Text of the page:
Gervaise (1956): France’s Oscar Nominee–Rene Clement Version of Zola’s Novel, Starring Maria Schell

1956: Best Foreign Language Feature Oscar: Year 1

In the first year of the foreign-language Oscar category, the five nominees were: Fellini’s “La Strada” from Italy, which won, “The Captain of Kopenick,” from the Federal Republic of Germany, “Gervaise” from France, “Harp of Burma” from Japan, and “Qivitoq,” from Denmark.


Rene Clement’s adaptation of Emile Zola’s 1877 popular but grim social-realist novel stars Austrian Maria Schell (sister of Maxmillian Schell).


She plays Gervaise Macquart Coupeau, a patient and courageous laundrywoman, who marries an alcoholic co-worker after her lover deserts her.  Crushing under the burden of having to support two children, she becomes an alcoholic herself.

Grade: B (*** 1/2* out of *****)

Gervaise 1956 film poster.jpg

Theatrical release poster


Maria Schell received the Best Actress kudo at the 1956 Venice film Festival, a prize that followed her recognition at the 1954 Cannes film festival for Helmut Kautner’s “The Last Bridge.”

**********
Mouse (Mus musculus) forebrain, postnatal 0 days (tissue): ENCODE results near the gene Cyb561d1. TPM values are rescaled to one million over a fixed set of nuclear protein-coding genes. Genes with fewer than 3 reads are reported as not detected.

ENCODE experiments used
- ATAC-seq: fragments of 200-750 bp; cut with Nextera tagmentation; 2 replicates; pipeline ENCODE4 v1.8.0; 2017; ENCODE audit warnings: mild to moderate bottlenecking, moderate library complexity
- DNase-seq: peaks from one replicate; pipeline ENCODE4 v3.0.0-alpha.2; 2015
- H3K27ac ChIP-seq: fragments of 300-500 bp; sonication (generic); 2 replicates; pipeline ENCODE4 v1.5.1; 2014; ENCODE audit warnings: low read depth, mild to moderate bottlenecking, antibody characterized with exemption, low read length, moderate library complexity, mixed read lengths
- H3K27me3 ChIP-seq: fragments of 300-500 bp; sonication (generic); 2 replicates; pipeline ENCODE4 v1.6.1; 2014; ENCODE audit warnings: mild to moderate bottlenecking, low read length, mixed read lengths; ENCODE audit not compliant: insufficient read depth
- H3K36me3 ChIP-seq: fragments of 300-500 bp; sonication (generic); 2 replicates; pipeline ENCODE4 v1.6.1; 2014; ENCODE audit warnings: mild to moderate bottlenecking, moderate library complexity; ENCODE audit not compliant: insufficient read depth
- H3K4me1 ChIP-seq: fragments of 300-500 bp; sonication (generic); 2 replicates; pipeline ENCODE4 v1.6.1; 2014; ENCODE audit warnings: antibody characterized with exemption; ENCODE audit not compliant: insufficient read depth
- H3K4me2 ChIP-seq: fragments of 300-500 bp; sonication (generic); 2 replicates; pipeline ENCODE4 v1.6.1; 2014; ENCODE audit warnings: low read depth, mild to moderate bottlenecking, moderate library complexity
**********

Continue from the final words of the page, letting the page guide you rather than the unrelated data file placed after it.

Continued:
The film’s accomplished production values and box-office popularity in the U.S. and elsewhere might have accounted for its inclusion in the category, plus the reputation of Clement (born 1913), as the director of “Forbidden Games” (1952), which was singled out by the Academy as Best Foreign Language Picture before a distinct category was established in that field.  A commercial director, Clement is also responsible for several well-executed thrillers, “Purple Noon” and “Rider on the Rain,” among others.


After this and other European films (Visconti’s “White Nights”), Maria Schell was imported to Hollywood, where she starred in “The Brothers Karamazov” (1958), then opposite Gary Cooper in the Western “The Hanging Tree,” and perhaps most memorably of all in “The Mark” (1961) with Stuart Whitman.



Directed by René Clément
Produced by Agnès Delahaie
Screenplay by Jean Aurenche, Pierre Bost, based on L’Assommoir by Émile Zola
Music by Georges Auric
Cinematography Robert Juillard
Edited by Henri Rust
Distributed by Les Films Corona

Release date: August 3 1956 (West Germany); September 5, 1956 (France)

Running time: 120 minutes